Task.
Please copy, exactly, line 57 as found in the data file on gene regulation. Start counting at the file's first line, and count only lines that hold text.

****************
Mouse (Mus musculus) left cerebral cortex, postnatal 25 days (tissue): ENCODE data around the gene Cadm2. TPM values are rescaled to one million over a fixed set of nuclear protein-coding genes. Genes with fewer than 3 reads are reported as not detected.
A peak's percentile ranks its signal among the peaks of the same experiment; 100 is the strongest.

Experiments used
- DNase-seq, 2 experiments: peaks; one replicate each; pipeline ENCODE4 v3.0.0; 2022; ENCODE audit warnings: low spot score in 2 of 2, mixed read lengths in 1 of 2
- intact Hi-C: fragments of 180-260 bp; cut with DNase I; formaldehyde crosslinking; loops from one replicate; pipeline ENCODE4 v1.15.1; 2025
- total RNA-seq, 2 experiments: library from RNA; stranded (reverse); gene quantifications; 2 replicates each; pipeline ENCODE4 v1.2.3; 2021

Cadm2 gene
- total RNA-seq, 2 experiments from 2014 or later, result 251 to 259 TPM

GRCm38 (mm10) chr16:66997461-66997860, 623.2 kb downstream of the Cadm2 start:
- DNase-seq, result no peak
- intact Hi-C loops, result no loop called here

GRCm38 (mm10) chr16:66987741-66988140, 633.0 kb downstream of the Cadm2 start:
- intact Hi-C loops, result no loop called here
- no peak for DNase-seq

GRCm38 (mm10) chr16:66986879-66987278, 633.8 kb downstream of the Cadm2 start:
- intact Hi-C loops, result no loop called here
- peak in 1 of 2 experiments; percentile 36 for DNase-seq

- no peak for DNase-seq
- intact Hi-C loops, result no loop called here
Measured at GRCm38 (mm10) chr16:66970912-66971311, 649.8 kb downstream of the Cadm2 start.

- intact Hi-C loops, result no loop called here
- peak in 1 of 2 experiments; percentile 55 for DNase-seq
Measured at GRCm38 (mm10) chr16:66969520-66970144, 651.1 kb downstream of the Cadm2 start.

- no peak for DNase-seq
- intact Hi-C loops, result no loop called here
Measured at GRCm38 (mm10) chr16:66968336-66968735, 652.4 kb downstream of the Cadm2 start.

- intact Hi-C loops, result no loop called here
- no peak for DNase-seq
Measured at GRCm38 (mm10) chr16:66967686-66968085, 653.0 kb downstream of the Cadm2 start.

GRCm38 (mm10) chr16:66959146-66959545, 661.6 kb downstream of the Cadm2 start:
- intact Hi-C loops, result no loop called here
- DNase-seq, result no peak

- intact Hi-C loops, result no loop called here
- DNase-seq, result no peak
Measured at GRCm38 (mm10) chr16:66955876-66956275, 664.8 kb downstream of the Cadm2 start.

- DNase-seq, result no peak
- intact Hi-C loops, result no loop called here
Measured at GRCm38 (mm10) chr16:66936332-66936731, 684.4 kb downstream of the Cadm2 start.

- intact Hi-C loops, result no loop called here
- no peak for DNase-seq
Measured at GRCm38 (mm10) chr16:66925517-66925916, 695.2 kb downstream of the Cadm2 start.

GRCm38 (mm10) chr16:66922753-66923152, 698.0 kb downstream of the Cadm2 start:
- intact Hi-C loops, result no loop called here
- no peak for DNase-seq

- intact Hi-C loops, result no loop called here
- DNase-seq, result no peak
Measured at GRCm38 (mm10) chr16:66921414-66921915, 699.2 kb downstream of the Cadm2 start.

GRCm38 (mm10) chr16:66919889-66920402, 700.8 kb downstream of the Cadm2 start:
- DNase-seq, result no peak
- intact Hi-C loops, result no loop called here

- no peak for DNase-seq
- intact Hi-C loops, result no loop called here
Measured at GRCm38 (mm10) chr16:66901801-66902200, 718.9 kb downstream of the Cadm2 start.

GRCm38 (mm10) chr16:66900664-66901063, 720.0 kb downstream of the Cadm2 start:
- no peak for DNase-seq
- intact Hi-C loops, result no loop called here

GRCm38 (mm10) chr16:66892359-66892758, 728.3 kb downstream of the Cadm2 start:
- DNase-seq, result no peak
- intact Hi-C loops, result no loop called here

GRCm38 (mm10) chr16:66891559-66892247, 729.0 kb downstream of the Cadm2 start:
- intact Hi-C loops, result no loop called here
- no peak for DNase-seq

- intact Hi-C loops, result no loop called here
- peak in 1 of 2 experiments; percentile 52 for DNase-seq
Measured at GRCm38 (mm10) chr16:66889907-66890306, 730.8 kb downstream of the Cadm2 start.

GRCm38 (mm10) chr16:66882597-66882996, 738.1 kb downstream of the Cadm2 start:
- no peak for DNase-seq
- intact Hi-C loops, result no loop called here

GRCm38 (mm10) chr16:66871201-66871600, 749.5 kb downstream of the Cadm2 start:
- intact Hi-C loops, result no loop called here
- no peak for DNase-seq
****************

GRCm38 (mm10) chr16:66892359-66892758, 728.3 kb downstream of the Cadm2 start: